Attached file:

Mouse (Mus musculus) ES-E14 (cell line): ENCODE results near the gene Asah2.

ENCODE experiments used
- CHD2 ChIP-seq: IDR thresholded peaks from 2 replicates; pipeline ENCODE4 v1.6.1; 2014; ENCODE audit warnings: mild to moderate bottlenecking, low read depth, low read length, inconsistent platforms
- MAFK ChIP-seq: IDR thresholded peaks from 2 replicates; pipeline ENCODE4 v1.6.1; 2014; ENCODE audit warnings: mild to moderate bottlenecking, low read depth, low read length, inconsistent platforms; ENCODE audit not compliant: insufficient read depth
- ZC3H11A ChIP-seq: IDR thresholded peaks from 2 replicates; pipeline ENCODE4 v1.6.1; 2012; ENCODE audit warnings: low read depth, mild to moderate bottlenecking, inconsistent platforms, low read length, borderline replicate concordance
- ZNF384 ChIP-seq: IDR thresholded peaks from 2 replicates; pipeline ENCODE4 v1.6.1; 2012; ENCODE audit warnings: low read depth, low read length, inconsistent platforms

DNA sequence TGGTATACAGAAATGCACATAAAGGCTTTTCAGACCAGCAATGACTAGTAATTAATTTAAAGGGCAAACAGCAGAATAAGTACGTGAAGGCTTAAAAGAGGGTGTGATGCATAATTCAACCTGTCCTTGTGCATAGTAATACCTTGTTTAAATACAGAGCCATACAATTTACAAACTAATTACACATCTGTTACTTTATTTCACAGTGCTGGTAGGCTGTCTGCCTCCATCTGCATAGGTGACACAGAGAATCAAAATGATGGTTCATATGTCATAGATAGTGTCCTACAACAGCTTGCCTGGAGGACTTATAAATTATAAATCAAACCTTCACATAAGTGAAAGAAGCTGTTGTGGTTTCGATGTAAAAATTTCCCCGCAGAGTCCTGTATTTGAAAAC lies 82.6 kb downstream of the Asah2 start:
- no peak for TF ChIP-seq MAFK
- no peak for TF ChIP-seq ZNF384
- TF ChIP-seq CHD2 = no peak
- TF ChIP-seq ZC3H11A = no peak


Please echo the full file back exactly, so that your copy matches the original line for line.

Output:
Mouse (Mus musculus) ES-E14 (cell line): ENCODE results near the gene Asah2.

ENCODE experiments used
- CHD2 ChIP-seq: IDR thresholded peaks from 2 replicates; pipeline ENCODE4 v1.6.1; 2014; ENCODE audit warnings: mild to moderate bottlenecking, low read depth, low read length, inconsistent platforms
- MAFK ChIP-seq: IDR thresholded peaks from 2 replicates; pipeline ENCODE4 v1.6.1; 2014; ENCODE audit warnings: mild to moderate bottlenecking, low read depth, low read length, inconsistent platforms; ENCODE audit not compliant: insufficient read depth
- ZC3H11A ChIP-seq: IDR thresholded peaks from 2 replicates; pipeline ENCODE4 v1.6.1; 2012; ENCODE audit warnings: low read depth, mild to moderate bottlenecking, inconsistent platforms, low read length, borderline replicate concordance
- ZNF384 ChIP-seq: IDR thresholded peaks from 2 replicates; pipeline ENCODE4 v1.6.1; 2012; ENCODE audit warnings: low read depth, low read length, inconsistent platforms

DNA sequence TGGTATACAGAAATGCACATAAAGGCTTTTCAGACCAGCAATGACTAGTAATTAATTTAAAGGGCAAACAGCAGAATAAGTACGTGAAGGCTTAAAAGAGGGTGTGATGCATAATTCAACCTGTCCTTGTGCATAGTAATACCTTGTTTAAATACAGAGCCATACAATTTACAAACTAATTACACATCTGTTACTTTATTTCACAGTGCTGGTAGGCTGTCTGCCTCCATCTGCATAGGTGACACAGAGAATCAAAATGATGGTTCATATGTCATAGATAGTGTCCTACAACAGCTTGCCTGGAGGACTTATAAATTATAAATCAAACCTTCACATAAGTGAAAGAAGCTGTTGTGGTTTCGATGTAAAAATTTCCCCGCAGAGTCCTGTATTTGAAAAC lies 82.6 kb downstream of the Asah2 start:
- no peak for TF ChIP-seq MAFK
- no peak for TF ChIP-seq ZNF384
- TF ChIP-seq CHD2 = no peak
- TF ChIP-seq ZC3H11A = no peak